The pop culture recommendations at the end of each episode are like getting tips from your friends. Joanna and David share what they’re currently enjoying and the longer you listen to the show, the better you’ll be able to judge whose tastes yours line up with. I can tell you I consider David’s recs a little more than Joanna’s after getting a feel for what they like.
There’s one final episode of Gen Pop left to air, rounding out their podcast to a solid 24 episodes plus a few extras. Based on their Patreon promises, they have a few episodes of Better Call Saul to discuss and they also have plenty of other podcasts where you can find them. Yes, the silver lining is that you can find David and Joanna continuing to podcast on many of their other shows, including Decoding Westworld, A Cast of Kings, A Storm of Spoilers, Little Gold Men, The Filmcast, soon Peaks TV, and so many more!
I’m sad to see Gen Pop go, but happy for the other opportunities to catch Joanna and David still podcasting. Gen Pop truly was one of my favorite podcasts that really had its finger on the pulse of pop culture. It delivered a weekly interesting conversation that was topical and well-informed, often times giving me new insight and perspective.
Episode 4 “The Rise of the Grief Police” was recorded after Carrie Fisher’s and Debbie Reynold’s deaths. It’s still a little raw to think about Carrie Fisher, but the discussion is focused on how the digital age is changing grieving and who says what’s an acceptable way to grieve.
Episode 23 “Where Is The Line” follows Episode 17 “Major Issues” as it delves even deeper into appropriation and whitewashing issues. Episode 17 looks at the recent offenders Ghost in the Shell and Iron Fist, while Episode 23 takes the questions further. Should able-bodied actors play handicapped individuals? Should straight actors play gay or trans characters? What about Koreans playing Japanese characters?
The show notes usually include further reading links on the topic at hand.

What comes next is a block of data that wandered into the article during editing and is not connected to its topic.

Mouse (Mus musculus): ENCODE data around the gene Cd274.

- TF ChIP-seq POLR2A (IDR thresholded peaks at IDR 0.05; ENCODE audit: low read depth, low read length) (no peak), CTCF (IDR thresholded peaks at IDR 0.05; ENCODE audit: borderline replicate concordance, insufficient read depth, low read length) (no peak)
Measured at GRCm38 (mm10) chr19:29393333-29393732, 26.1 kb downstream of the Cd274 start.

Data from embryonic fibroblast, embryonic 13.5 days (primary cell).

I can’t even fathom the amount of research, time, and energy was put into each episode, but it shows and was highly appreciated.
It’s a perfect snapshot of the pop culture landscape from December 2016 – May 2017 because of how it was set up. I’d love to revisit the same episodes this time next year to see what’s still relevant.
The most anticipated movies and television shows episodes, 5 & 7, are pretty spot on in terms of what’s been well-received so far this year.
Technically, they’re both minorities (David is Asian and Joanna is a woman) and I’m all about more minority voices in pop culture.
I like the topical episodes over the television, movie, or other media-focused articles because they allowed for more room for discussion.
The community built around Gen Pop was also fantastic. When people wrote in and their emails were read, it was with respectful discourse and knowledgeable input. The Patreon that had been set up for the show also lent to the sense of community and gave Joanna and David more opportunities to get in touch with the niche they’d carved out.
Seriously, they didn’t like the pacing of the pilot episode of American Gods… and they’re not suuuuuper wrong about that observation as much as I am loathed to admit it.